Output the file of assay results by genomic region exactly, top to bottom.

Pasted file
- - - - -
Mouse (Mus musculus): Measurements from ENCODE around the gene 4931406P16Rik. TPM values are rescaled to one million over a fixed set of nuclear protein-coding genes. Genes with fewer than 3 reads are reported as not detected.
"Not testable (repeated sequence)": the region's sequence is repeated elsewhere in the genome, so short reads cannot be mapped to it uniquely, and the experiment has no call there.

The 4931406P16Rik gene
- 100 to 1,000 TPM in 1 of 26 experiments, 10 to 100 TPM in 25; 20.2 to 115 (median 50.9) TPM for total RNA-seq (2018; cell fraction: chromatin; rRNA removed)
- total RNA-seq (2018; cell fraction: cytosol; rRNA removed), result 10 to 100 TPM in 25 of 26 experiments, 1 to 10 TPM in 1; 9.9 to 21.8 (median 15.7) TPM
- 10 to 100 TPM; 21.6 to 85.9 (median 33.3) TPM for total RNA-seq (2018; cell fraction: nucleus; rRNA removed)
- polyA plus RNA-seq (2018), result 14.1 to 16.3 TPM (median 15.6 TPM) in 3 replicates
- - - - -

Mouse (Mus musculus): Measurements from ENCODE around the gene 4931406P16Rik. TPM values are rescaled to one million over a fixed set of nuclear protein-coding genes. Genes with fewer than 3 reads are reported as not detected.
"Not testable (repeated sequence)": the region's sequence is repeated elsewhere in the genome, so short reads cannot be mapped to it uniquely, and the experiment has no call there.

The 4931406P16Rik gene
- 100 to 1,000 TPM in 1 of 26 experiments, 10 to 100 TPM in 25; 20.2 to 115 (median 50.9) TPM for total RNA-seq (2018; cell fraction: chromatin; rRNA removed)
- total RNA-seq (2018; cell fraction: cytosol; rRNA removed), result 10 to 100 TPM in 25 of 26 experiments, 1 to 10 TPM in 1; 9.9 to 21.8 (median 15.7) TPM
- 10 to 100 TPM; 21.6 to 85.9 (median 33.3) TPM for total RNA-seq (2018; cell fraction: nucleus; rRNA removed)
- polyA plus RNA-seq (2018), result 14.1 to 16.3 TPM (median 15.6 TPM) in 3 replicates